The St Michaels Way Cornwall Coast to Coast Trail. Walking, Hiking, Trail Running.

Following the ancient tracks of the St Michaels Way you find yourself imagining the journey taken by those original pilgrims many years ago.

The Magic of St Michaels Mount, Cornwall.

The Magic of St Michaels Mount, Cornwall.

History, folklore and an atmospheric landscape combine in this cross country coast to coast way-marked route. It is believed the route was originally used by pilgrims travelling to the Cathedral of St James in Santiago de Compostela in Northern Spain from Cornwall, Ireland and Wales. European funding and the combined efforts of Cornwall County Council saw the route ‘reopened’ in 2004 with new signage. All of the new signs on the route have the symbol of a stylised scallop shell making it easy to tell if you are on the right path. A decade later the route is still well marked. However I would not recommend attempting the full route without a map as there are a few places where the signs have fallen down or are missing. There are also plenty of other footpaths that traverse the route (which are all worth exploring on a trail run) however without a 1:25000 OS map you may find you significantly add to the distance of your run if you don’t know the area (OS Explorer Map 102 Land’s End available on Amazon Weatherproof version also available!).

Start of the St Michael's Way at Marazion.

Start of the St Michael’s Way at Marazion.

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Going coast to coast: The Bissoe mineral tramways trail. Bike rides, walks and runing (Cornwall).

Mine building at Poldice.

Mine building at Poldice on the coast to coast mineral tramways trail (Cornwall).

Distance: 11-miles
Route: Coast to Coast Mineral Tramways Trail from Devoran to Portreath.
Terrain: Cycle trail, road
Farmland, mining heritage, ‘mining moonscape’
Max Height: 114m
Min Height: 4m
Total Asc: 198m
Total Desc: 191m

Map: OS Explorer 104 Redruth and St Agnes.

 

This trail’s distance of 11 miles makes for an out-and-back of 22 miles; perfect for marathon training.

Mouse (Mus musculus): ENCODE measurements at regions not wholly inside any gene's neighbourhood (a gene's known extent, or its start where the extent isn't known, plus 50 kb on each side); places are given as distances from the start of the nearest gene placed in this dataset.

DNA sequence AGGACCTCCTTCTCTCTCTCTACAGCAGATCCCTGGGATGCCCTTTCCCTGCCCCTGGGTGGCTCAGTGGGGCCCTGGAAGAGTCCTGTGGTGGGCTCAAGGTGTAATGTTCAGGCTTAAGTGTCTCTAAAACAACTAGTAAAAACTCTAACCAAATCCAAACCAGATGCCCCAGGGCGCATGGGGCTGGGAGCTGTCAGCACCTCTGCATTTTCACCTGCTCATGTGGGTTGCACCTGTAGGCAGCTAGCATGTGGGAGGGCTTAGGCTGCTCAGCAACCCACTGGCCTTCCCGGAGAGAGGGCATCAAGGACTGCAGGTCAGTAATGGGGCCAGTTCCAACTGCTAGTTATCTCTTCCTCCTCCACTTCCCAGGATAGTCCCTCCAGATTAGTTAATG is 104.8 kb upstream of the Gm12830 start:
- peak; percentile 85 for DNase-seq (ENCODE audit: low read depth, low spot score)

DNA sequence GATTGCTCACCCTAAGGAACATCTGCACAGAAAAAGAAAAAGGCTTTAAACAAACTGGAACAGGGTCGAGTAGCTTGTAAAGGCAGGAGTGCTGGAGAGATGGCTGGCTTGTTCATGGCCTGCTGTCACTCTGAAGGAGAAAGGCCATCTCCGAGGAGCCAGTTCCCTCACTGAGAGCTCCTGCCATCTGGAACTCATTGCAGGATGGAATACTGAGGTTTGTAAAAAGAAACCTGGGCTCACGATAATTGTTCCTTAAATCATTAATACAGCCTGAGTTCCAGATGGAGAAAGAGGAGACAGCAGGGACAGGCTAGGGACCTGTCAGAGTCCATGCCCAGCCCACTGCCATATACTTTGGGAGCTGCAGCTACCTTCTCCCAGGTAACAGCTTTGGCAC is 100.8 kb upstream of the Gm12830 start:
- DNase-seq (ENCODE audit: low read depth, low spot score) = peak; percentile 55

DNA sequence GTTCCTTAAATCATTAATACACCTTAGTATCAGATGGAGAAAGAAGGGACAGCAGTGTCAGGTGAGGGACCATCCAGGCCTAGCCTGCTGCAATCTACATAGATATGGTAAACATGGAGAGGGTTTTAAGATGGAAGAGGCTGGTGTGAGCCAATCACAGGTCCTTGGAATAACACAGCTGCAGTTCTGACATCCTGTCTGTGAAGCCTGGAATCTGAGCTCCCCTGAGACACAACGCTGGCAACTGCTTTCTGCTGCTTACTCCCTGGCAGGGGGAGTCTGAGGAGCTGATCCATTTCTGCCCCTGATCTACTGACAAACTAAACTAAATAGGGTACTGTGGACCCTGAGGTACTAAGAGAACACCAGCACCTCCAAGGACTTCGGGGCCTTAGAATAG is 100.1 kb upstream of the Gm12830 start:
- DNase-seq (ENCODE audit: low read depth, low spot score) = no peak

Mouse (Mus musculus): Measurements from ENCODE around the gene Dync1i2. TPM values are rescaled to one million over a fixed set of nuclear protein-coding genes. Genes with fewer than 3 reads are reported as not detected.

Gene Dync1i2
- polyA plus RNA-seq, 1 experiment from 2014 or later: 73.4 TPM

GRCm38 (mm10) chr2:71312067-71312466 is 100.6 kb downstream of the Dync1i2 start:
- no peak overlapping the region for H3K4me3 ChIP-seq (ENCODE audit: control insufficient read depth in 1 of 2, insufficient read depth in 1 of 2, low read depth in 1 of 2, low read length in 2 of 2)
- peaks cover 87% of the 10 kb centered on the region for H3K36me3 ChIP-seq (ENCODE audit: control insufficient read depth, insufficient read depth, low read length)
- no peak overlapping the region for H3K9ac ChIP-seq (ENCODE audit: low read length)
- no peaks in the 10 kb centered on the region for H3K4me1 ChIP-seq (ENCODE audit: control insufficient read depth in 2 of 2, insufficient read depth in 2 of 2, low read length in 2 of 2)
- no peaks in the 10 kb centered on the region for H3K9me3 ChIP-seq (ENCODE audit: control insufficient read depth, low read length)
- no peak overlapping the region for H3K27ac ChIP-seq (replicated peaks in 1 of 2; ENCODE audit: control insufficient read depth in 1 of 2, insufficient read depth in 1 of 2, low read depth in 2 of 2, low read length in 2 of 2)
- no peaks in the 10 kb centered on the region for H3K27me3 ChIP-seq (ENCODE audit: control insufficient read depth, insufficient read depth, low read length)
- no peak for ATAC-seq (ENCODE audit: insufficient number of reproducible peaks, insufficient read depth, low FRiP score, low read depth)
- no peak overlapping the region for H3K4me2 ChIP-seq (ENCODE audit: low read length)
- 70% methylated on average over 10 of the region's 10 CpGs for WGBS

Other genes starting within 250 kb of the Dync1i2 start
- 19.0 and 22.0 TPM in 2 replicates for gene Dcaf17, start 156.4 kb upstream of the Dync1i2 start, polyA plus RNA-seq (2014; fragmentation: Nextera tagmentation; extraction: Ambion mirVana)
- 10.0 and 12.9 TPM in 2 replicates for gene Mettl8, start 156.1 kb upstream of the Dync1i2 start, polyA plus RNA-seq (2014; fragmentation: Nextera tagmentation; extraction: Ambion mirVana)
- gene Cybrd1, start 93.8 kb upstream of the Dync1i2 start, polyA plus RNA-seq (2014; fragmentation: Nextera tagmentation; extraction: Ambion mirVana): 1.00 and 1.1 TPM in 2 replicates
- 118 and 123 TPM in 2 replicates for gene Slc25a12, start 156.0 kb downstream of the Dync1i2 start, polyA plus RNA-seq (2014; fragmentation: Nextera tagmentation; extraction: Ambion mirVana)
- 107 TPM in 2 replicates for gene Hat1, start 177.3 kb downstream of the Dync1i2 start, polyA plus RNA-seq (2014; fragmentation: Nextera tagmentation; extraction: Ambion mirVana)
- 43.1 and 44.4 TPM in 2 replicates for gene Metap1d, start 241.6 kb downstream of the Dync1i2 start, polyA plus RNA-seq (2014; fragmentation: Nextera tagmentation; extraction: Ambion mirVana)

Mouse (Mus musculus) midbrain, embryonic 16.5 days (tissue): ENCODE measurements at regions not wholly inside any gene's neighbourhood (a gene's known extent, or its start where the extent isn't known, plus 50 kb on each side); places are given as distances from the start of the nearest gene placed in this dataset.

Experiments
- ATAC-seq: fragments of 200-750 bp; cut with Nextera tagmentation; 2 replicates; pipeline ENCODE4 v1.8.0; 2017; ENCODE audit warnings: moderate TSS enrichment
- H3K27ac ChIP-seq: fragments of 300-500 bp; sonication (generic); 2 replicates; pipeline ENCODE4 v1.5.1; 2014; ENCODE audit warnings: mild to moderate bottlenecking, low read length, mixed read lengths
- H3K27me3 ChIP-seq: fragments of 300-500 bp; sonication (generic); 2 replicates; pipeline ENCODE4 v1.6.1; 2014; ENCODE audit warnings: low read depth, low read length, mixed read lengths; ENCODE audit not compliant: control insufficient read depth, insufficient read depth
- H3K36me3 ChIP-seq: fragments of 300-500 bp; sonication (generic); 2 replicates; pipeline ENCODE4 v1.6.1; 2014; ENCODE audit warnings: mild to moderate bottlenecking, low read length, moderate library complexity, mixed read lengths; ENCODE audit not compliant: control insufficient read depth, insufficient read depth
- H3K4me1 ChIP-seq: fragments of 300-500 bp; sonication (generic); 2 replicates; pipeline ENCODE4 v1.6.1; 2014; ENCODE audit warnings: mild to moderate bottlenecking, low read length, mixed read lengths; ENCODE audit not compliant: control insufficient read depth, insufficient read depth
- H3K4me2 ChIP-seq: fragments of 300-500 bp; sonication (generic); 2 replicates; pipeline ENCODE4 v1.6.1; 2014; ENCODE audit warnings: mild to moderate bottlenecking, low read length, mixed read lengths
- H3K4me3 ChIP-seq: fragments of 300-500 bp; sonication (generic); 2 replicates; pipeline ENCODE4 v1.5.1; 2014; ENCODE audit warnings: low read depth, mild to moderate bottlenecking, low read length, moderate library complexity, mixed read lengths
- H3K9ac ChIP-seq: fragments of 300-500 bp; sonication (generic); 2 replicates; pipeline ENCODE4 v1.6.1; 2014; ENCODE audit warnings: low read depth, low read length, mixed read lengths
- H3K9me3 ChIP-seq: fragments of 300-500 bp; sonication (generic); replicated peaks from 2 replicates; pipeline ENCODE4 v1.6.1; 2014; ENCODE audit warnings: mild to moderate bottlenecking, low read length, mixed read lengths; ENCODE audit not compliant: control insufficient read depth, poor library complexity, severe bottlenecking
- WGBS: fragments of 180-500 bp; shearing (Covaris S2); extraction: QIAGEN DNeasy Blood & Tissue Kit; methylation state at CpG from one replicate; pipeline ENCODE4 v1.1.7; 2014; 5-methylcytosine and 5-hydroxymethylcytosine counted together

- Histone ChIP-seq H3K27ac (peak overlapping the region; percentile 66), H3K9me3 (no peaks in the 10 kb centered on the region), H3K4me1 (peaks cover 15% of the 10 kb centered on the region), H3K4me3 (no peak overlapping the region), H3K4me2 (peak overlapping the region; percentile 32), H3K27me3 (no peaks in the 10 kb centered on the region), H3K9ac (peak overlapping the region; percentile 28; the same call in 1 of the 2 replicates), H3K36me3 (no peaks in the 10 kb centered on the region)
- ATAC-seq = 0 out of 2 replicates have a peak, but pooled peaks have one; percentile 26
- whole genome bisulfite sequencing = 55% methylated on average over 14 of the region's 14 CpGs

Mine bissoe trail

Old chimney stack Bissoe trail.

For those used to Cornwall’s scenic coast, golden beaches and lush green farmland the mineral tramway offers a new landscape to explore. In parts more moonscape than landscape, where you are never far from a reminder of the areas fascinating industrial history.

Capped mine shaft on the mineral tramways trail (Cornwall).

Capped mine shaft on the mineral tramways trail (Cornwall).

It is hard to believe that only 150 years ago the whole area was one of the most industrialised areas in the world. Tramways and Railways traversed the route. Following the contours of the valleys which echoed to the sound of mining stamps and the toil of thousands of men below ground and women and children above ground. In the intervening 150 years, the smell of coal and laboring bodies has subsided and nature has slowly taken a hold. It is a testament to the power of nature and (perhaps given the current global environmental issues) reassuring to see that nature has the power to erase most of man’s past mistakes and mismanagement. Yet even the power of nature has been unable to heal all of the scars inflicted on this land in the name of profit and the pursuit of mineral riches.

Portreath Devoran trail sign

Portreath Devoran trail marker.

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Spotlight on Bodmin Moor: Following the Liskeard Caradon Railway across the open moors.

Spotlight on Bodmin Moor: Following the Liskeard Caradon Railway across the open moors.

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Image showing the distinctive stone block sleepers lining the old moorland railway route. Stowe’s Hill and the Cheesewring are ahead and Sharptor is on the far right horizon.